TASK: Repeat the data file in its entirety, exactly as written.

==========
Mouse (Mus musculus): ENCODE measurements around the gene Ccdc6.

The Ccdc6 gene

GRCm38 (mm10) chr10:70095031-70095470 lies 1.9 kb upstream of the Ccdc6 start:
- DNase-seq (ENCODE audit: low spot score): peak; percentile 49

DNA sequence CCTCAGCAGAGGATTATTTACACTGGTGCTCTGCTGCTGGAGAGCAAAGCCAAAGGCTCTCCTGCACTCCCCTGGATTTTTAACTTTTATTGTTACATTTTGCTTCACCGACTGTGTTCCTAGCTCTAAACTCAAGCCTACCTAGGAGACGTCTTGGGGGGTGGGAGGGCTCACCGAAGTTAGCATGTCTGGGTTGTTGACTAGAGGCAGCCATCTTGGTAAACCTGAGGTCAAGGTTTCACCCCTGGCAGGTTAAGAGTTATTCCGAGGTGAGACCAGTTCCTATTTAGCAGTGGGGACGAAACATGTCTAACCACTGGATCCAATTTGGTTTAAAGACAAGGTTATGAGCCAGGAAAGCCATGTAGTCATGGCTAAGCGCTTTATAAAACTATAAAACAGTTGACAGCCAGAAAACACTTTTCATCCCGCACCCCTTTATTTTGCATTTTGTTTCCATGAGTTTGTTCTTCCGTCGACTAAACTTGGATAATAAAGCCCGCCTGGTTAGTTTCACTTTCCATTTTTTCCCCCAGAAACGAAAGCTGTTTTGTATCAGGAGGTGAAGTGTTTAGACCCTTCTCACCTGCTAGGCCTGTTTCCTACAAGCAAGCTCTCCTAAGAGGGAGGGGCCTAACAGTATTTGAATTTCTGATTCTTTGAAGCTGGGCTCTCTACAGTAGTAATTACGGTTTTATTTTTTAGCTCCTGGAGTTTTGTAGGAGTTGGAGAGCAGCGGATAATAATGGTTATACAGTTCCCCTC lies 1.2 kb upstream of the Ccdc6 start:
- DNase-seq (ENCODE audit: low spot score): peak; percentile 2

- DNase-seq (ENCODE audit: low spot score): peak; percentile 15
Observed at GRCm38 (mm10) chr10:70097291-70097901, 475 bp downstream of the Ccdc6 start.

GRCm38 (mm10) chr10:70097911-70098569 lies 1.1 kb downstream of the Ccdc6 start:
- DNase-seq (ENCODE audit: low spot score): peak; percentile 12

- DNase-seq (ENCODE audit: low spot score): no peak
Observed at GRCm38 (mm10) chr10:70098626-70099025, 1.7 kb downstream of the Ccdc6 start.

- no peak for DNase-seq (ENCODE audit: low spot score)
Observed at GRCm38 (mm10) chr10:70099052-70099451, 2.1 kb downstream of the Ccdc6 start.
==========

Mouse (Mus musculus): ENCODE measurements around the gene Ccdc6.

The Ccdc6 gene

GRCm38 (mm10) chr10:70095031-70095470 lies 1.9 kb upstream of the Ccdc6 start:
- DNase-seq (ENCODE audit: low spot score): peak; percentile 49

DNA sequence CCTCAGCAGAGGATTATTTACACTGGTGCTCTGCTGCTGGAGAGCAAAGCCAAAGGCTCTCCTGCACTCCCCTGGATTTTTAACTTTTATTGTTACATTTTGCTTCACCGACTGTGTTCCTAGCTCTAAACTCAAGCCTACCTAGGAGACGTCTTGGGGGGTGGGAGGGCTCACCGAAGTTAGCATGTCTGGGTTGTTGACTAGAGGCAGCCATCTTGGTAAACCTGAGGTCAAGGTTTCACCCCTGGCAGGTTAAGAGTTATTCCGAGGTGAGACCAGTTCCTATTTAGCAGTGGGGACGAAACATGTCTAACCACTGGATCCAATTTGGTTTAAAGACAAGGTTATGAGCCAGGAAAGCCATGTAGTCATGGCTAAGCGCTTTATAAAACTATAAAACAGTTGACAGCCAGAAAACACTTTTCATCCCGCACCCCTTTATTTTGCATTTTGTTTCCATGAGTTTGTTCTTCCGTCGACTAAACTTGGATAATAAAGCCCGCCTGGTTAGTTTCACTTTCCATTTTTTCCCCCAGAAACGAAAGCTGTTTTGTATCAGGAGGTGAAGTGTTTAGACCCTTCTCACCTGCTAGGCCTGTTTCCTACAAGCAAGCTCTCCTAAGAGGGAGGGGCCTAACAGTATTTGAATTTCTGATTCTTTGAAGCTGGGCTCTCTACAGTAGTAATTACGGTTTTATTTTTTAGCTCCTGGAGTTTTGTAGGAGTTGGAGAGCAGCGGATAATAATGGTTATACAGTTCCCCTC lies 1.2 kb upstream of the Ccdc6 start:
- DNase-seq (ENCODE audit: low spot score): peak; percentile 2

- DNase-seq (ENCODE audit: low spot score): peak; percentile 15
Observed at GRCm38 (mm10) chr10:70097291-70097901, 475 bp downstream of the Ccdc6 start.

GRCm38 (mm10) chr10:70097911-70098569 lies 1.1 kb downstream of the Ccdc6 start:
- DNase-seq (ENCODE audit: low spot score): peak; percentile 12

- DNase-seq (ENCODE audit: low spot score): no peak
Observed at GRCm38 (mm10) chr10:70098626-70099025, 1.7 kb downstream of the Ccdc6 start.

- no peak for DNase-seq (ENCODE audit: low spot score)
Observed at GRCm38 (mm10) chr10:70099052-70099451, 2.1 kb downstream of the Ccdc6 start.